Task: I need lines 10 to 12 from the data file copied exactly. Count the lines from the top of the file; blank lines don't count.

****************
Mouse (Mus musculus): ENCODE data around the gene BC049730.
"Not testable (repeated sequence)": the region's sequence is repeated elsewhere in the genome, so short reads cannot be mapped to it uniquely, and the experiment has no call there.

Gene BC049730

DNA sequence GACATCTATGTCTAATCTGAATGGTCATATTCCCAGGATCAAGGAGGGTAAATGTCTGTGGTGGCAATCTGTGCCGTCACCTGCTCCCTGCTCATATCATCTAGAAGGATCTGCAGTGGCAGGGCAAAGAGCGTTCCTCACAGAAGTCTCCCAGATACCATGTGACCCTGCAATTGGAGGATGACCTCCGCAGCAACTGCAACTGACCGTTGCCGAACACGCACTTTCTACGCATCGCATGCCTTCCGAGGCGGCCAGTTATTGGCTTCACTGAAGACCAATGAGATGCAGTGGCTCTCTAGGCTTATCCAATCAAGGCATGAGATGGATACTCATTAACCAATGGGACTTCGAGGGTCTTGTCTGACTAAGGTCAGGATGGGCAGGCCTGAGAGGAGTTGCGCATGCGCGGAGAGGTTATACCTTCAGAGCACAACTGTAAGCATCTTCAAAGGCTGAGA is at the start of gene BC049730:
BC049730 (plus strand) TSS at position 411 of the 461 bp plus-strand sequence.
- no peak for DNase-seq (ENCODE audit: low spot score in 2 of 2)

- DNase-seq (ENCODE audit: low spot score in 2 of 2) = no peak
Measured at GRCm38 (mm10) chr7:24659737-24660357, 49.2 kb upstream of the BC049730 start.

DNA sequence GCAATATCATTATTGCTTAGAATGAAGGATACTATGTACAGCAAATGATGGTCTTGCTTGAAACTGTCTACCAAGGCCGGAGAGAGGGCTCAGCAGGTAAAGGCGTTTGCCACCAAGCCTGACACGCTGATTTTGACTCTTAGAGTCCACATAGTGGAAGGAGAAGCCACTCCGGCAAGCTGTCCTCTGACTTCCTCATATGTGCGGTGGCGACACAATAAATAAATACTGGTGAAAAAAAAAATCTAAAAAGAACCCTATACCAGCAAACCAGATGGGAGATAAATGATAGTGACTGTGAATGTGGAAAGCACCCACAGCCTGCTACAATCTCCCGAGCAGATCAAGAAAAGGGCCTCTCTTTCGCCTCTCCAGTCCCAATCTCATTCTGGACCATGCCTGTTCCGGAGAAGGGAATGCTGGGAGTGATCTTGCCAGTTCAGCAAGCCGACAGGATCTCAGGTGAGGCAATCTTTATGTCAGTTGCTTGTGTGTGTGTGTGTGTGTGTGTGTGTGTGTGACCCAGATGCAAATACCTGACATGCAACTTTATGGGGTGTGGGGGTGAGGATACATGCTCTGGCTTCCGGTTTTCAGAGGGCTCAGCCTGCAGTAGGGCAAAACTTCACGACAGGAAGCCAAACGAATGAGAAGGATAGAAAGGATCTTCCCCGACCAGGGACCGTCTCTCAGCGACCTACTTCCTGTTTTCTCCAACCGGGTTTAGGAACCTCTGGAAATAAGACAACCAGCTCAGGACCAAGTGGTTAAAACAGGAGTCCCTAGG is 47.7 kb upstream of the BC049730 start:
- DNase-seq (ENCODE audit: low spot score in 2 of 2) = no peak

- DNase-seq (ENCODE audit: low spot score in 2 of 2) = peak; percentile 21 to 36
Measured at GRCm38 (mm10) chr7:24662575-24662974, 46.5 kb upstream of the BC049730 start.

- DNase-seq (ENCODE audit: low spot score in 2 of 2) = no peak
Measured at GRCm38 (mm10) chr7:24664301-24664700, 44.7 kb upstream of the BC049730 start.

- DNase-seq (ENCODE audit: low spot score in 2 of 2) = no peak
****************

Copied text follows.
- DNase-seq (ENCODE audit: low spot score in 2 of 2) = no peak

- DNase-seq (ENCODE audit: low spot score in 2 of 2) = peak; percentile 21 to 36
Measured at GRCm38 (mm10) chr7:24662575-24662974, 46.5 kb upstream of the BC049730 start.